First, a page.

Answer: Oregon case law says that holding a check an “unreasonable period of time” is deemed to be acceptance. What is a “reasonable” vs. “unreasonable” period of time? The answer is based on the facts of each case, prior conduct of the parties, and a host of other variables.
However, ORS 90.414 (Acts not constituting waiver of termination of tenancy; delivery of rent refund) gives us some idea what a court would conclude:
(1) If a notice of termination has been given by the landlord or the tenant, the following do not waive the right of the landlord to terminate on the notice and do not reinstate the tenancy:
(a) Except when the notice is a nonpayment of rent termination notice under ORS 90.394, the acceptance of rent if:
(A) The rent is prorated to the termination date specified in the notice; or
(B) The landlord refunds at least the unused balance of the rent prorated for the period beyond the termination date within 10 days after receiving the rent payment.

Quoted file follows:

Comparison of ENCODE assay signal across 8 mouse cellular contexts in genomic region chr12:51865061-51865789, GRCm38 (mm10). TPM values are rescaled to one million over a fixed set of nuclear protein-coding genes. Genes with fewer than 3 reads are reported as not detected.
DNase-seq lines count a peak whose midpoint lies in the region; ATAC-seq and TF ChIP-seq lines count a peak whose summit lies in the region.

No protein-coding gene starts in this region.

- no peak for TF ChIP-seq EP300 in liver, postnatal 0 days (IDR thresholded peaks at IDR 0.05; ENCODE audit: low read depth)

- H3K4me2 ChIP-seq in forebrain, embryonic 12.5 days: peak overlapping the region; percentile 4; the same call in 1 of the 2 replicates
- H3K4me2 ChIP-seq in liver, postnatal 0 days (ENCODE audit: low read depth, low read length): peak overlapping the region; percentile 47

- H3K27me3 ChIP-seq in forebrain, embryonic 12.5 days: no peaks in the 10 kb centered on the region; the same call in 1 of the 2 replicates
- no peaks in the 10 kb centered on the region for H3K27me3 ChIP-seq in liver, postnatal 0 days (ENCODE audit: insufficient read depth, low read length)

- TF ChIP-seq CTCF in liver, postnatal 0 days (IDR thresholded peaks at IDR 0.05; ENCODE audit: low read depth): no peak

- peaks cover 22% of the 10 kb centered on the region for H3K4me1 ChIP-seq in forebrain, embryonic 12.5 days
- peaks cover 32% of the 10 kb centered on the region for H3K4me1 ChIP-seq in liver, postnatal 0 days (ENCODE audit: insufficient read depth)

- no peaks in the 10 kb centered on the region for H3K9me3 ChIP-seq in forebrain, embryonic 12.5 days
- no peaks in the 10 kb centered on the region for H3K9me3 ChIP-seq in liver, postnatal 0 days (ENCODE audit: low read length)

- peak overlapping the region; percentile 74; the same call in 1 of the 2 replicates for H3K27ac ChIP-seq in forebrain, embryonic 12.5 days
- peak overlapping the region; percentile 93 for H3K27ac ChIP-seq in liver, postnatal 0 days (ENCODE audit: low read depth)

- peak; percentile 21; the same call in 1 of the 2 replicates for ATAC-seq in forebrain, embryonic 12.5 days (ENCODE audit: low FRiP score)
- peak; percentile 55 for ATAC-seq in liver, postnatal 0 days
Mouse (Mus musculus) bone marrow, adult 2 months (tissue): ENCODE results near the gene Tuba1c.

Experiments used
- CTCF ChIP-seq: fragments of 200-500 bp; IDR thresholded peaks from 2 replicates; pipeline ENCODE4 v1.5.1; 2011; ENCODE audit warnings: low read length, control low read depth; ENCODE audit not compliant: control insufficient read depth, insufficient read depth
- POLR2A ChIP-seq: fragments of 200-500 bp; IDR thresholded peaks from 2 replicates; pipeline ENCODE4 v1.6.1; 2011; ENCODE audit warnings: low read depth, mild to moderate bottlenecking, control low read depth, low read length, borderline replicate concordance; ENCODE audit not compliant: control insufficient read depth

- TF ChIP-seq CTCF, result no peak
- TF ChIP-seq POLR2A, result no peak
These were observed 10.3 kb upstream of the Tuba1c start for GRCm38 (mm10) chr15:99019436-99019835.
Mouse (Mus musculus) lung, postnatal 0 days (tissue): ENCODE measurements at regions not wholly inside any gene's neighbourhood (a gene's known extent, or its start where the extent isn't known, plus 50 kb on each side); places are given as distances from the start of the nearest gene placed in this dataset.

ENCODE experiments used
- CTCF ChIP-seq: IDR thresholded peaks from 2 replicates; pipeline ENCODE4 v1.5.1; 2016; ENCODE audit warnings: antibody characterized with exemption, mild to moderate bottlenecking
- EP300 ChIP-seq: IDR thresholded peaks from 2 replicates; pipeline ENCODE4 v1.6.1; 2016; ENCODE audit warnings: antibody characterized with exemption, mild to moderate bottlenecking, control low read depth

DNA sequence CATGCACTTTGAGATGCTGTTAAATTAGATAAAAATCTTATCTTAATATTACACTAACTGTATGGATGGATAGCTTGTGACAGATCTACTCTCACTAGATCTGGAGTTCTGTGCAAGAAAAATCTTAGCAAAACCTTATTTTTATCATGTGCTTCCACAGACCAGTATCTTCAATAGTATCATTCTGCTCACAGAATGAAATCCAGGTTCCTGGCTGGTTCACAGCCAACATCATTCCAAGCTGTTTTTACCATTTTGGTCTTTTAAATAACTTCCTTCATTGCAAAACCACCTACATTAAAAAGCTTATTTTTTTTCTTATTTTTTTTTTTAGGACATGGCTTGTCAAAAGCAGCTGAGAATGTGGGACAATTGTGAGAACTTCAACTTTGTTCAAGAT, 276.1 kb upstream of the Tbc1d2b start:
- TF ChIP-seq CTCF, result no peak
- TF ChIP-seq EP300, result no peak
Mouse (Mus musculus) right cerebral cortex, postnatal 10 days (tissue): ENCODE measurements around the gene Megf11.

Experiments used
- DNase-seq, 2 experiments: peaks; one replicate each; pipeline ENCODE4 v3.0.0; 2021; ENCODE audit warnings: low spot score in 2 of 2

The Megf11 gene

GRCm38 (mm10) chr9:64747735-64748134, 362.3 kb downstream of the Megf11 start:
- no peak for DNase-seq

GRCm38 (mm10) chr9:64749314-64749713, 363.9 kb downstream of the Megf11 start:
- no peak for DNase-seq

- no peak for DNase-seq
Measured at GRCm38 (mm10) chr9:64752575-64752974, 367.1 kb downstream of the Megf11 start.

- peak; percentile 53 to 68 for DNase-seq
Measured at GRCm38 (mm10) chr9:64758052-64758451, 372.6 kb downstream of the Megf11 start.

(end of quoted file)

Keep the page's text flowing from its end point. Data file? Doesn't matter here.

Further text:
(b) Except if the termination is for cause under ORS 90.392, 90.398, 90.405, 90.630 or 90.632, the acceptance of rent for a rental period that extends beyond the termination date in the notice, if the landlord refunds at least the unused balance of the rent for the period beyond the termination date within 10 days after the end of the remedy or correction period described in the applicable notice. (Underscore mine.)
Accordingly, under the circumstances you describe, I would conclude that ten days would likely be the outside period for holding a check without either depositing or returning. Although your question doesn’t explain why the rent checks were held, rather than deposited, I’m not sure it makes much difference. Unless there is an ongoing dispute with the resident, say due to an unapproved pet or occupant, good management practice is to either deposit the rent check or return it with an explanation, as quickly as reasonable possible.